1. preheat oven to 425F
2. Chop of vegetables of choice and place in a large baking dish. Toss with canola oil and seasoning.
3. Cook for 10 minutes – stir – repeat. Do this until the vegetables are you desired texture.
It seems like one of the latest food makeovers is chocolate avocado pudding. I keep seeing it everyone I go online when I’m searching for recipes. Avocados have TONS of health benefits and they just happened to be on sale at Aldi’s this week for $0.68 each – basically a steal. I went early Sunday morning before the crowds, so I had a nice selection of ripe and unripe to choose from. I wasn’t sure how the pudding would turn out, but if it was tasty, we’d have a nice stockpile of avocados to choose from 🙂
I couldn’t find a recipe that was quite what I wanted, but made my own after looking at a few. The results – a.m.a.z.i.n.g. It doesn’t taste a thing like avocado (if you can say avocado really has a taste). Just like straight-up whole milk, dark chocolate pudding. It was so rich and creamy! Since there isn’t added sugar, I didn’t feel bad letting Eli lick the bowl with me. He was begging for more when we finished up.
Chocolate Avocado Pudding
As I’ve mentioned before, I started Eli on a hybrid of BLW. I have a little issue with messes, so baby cereal wasn’t really on my radar for a BLW item. While he was getting some red meat and spinach, his iron intake was pretty minimal. I am breastfeeding, so by 6 months he really needed an iron supplement. I did introduce some spoon-fed iron-fortified cereal, but there were so many other real foods I wanted to give him, that I decided to get him an iron supplement. Well, until he tried the supplement – and proceeded to vomit it everywhere (and stain his cute PJs). So, back to the iron cereal, right? Wrong. Turns out I can’t make it thick enough for him anymore – if it’s thin, he gets mad he can’t chew it and just plays with it in his mouth, spitting out most of it. And he’s started to grab the spoon to feed himself. Which works great when something solid is on the spoon, but not so great when it’s a runny mess. But then it hit me – make infant cereal muffins. I did a little search and there are a few people out there who have done it already, but none of them put iron supplement in theirs. I asked an RD friend who confirmed I could cook with the supplement, so I was set. The end result – nothing you’d buy in the store, but perfect for Eli. It was bland (which is what you want for infants) and had a strange greenish-brown color, but it didn’t taste much like iron and he loves them. I put them in mini muffin tins, so he is able to handle the whole muffin all by himself. Each one has about 75% of his daily iron needs, so I’m satisfied with not having to force feed him any other iron supplements. I kept 5 out for the week and froze the rest, with the plan of just taking them out when I need them.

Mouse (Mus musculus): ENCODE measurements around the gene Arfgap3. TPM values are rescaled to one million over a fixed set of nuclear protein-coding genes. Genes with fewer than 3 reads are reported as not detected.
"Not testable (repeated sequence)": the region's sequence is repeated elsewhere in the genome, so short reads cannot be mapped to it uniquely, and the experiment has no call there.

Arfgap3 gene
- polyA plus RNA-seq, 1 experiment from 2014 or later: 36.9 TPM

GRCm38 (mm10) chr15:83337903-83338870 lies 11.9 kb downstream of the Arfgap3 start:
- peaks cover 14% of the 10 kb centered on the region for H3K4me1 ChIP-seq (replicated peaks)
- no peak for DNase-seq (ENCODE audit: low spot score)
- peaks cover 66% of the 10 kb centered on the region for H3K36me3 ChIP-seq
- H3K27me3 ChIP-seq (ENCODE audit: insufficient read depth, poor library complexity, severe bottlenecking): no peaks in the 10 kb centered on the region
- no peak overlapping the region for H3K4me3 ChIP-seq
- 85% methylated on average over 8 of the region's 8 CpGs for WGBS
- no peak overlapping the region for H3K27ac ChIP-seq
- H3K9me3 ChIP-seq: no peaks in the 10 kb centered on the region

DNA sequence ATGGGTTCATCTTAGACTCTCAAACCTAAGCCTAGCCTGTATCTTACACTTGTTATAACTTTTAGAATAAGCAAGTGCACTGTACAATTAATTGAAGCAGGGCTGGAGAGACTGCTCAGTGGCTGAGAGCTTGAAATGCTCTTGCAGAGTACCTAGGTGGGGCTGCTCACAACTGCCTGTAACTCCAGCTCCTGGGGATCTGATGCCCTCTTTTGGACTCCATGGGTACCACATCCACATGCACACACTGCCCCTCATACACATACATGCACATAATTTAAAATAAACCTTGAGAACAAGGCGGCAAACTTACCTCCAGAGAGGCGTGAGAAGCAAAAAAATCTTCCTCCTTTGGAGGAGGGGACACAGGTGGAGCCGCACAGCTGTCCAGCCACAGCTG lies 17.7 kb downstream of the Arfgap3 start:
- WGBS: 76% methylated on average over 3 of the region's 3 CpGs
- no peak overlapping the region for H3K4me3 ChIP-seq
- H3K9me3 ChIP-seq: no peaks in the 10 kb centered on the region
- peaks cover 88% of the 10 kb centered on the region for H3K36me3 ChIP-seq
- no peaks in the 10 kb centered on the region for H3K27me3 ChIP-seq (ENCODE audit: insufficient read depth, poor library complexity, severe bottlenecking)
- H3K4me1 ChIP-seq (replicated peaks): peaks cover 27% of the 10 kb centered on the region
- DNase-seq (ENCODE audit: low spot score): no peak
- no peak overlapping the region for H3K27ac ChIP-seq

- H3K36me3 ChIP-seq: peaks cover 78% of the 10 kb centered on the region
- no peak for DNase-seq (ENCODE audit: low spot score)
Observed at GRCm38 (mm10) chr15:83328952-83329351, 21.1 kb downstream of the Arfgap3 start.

– I noticed that these took awhile for the center to be completely done. Be sure the tooth pick comes out clean! If you used instant oats instead of old fashioned you might have better luck – let me know if you try this!
– Technically babies aren’t supposed to have eggs until 1 year – use at your own risk.